What's a course timer without a loud horn to signal start and stop?! Well, there aren't too many horns louder than a car horn -- let's wire one up to a relay so we can trigger it when the start and stop buttons are pressed.

You can pick up a car horn at any auto parts store or online. They take 12V DC and around 3A to beep. Loudly.

To trigger the horn from our Arduino, we'll use a relay. You could wire one up on a proto board from parts (a relay, diode, and some resistors usually) but to make it simple we'll use the Relay FeatherWing. This works well with the Arduino M0 Pro we're using, since it is a 3V board, just like the Feathers.

The way this works is any time you set pin 10 to HIGH on the Arduino, a small 3V control volatage signal will trigger the relay to close its circuit. This allows the 12V power source running to the terminal blocks to flow through to the horn. So, as simply as you'd normally blink an LED, you can trigger the much more powerful 12V circuit and blast the horn.

The connetions to control the relay are:

Arduino GND to Power Relay GND

Arduino 3V to Power Relay 3V

Arduino pin 10 to Power Relay pin 10

To specify which pin is used to control the relay, flip the board over and solder the pad for pin 10.

Then, solder the Power Relay to a half-size Perma Proto board. As we did before with the level shifter board, we'll use a JST SM cable to connect the relay board to the Arduino. For this, use the 4-conductor JST SM cable. Even though we'll only use three of the conductors, this 4-pin cable cannot accidentally be connected to the NeoPixels and vice versa.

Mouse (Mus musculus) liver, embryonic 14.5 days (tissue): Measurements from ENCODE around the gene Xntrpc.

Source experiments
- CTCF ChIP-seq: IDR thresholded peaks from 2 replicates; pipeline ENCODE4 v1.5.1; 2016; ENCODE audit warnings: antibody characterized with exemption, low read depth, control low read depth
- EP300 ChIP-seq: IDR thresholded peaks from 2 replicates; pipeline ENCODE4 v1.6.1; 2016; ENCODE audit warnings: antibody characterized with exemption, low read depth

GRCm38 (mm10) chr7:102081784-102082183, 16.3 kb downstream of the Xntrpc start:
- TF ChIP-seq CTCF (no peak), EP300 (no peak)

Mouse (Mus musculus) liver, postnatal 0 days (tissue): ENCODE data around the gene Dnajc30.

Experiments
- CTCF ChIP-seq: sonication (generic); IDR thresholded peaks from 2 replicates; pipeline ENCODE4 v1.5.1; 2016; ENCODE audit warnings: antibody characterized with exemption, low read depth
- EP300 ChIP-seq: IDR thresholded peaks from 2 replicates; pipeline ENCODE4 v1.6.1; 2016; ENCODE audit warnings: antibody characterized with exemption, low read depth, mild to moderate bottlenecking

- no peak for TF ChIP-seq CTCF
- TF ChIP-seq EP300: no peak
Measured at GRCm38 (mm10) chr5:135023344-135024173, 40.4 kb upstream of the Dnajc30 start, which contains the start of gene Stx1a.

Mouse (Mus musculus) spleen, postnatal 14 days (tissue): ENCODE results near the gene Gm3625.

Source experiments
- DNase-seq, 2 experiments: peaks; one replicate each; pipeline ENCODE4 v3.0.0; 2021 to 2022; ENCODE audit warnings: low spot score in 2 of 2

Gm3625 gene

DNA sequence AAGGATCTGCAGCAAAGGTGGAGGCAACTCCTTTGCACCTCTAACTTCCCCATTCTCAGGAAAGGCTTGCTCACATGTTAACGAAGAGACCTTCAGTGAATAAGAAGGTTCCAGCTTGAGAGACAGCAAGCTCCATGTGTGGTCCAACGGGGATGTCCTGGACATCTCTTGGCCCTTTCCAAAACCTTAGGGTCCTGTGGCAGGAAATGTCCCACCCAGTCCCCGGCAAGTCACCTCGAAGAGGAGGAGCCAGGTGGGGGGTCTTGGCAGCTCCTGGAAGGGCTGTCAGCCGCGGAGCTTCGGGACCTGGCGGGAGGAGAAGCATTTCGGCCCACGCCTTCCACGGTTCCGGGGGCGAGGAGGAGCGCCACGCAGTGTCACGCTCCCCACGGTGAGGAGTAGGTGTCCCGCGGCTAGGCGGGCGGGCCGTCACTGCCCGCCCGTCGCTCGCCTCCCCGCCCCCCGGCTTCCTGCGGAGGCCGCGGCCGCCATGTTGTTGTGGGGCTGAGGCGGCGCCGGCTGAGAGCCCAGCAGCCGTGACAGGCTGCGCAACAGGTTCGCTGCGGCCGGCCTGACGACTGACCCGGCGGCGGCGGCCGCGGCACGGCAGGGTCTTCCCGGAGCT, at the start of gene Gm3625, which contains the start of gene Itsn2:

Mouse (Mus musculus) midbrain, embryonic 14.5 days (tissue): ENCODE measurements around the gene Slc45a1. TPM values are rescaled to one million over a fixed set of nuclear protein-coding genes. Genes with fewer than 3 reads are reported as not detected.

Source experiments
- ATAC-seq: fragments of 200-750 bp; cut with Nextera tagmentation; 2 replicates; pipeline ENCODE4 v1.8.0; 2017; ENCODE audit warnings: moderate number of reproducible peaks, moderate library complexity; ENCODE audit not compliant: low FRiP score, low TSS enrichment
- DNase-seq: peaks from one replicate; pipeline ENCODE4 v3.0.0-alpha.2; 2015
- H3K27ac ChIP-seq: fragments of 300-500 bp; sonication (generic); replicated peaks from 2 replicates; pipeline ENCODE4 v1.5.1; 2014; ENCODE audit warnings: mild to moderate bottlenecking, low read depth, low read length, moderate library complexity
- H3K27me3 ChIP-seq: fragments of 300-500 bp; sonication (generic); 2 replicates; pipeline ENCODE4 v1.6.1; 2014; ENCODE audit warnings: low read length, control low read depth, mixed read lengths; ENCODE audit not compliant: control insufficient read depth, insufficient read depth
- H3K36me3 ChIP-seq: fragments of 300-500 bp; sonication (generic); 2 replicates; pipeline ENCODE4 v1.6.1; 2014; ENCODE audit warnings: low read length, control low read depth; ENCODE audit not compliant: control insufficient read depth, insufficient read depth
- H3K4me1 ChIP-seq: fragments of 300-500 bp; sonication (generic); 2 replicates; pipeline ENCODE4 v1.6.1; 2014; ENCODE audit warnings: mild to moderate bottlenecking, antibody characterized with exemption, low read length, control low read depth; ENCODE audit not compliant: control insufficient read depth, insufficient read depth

Solder into 3V & GND rails on the PermaProto board, and pin 10 on the relay.

To supply power to the horn through the relay, cut off the DC plug end from the 12V power supply, strip the wires, and solder the ground wire to the ground rail of the board.

Then, screw the positive wire into the far right terminal (when looking at the input holes) on the terminal block of the Power Relay shield.

Don't want cup up your power supply wires? No problem, just use a 2.1mm female DC jack as you did for the NeoPixel power. Just be sure not to mix them up when plugging in later!

The horn creates a lot of audible noise as well as digital signal noise! This is one reason to build the circuit on a separate board from the logic shifter and Arduino. We'll also use capacitors to smooth out some of that noise.

Connect one horn wire to ground on the proto board and the other to the center terminal of the relay terminal block. This circuit will be closed when the relay is triggered, thus beeping loudly.

To help contain that noise even more, connect a 1000uF capacitor from the 12V power line to ground near the relay.

This is the horn wiring without a capacitor across the terminals, which causes lots of electrical noise. Add a capacitor, otherwise you may see pixels behave strangely, or even cause the system to freeze up.

A capacitor is soldered to the horn-side wiring across the terminal connectors, with the negative leg to the ground wire, positive leg to the 12V wire, then wrapped in electrical tape and heat shrink tubing.

Also, some car horns have polarity marked on their terminals, others do not. If yours doesn't, you'll need to try it both ways and see which one works best. You can then mark the terminal polarity so you know in the future.

If the horn's electrical noise is not contained you may see NeoPixels change colors or light up when the horn beeps!
If you do use the same type of connector for two different power supplies, it is VERY easy to make a simple mistake and melt things. Label your plugs and jacks clearly to help avoid disaster!

This guide was first published on Mar 15, 2017. It was last updated on Mar 15, 2017.

This page (Make Some Noise) was last updated on Mar 09, 2017.

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